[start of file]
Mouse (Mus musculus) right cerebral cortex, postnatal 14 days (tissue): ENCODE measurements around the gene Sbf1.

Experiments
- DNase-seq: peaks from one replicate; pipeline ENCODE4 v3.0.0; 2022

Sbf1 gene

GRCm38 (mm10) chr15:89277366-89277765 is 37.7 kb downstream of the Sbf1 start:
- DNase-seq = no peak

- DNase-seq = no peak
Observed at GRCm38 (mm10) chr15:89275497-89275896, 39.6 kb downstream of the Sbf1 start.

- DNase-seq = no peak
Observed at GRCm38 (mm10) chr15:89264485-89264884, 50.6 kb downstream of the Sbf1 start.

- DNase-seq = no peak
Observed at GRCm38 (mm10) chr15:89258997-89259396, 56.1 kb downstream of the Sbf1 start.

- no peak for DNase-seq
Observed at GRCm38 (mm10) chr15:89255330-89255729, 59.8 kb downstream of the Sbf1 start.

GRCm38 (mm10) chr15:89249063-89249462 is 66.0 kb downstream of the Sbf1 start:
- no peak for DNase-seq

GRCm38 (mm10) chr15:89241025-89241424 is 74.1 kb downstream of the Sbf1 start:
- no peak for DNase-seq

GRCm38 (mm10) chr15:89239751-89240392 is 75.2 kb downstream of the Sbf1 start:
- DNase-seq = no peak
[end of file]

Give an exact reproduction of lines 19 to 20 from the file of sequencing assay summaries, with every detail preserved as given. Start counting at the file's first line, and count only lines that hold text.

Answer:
GRCm38 (mm10) chr15:89239751-89240392 is 75.2 kb downstream of the Sbf1 start:
- DNase-seq = no peak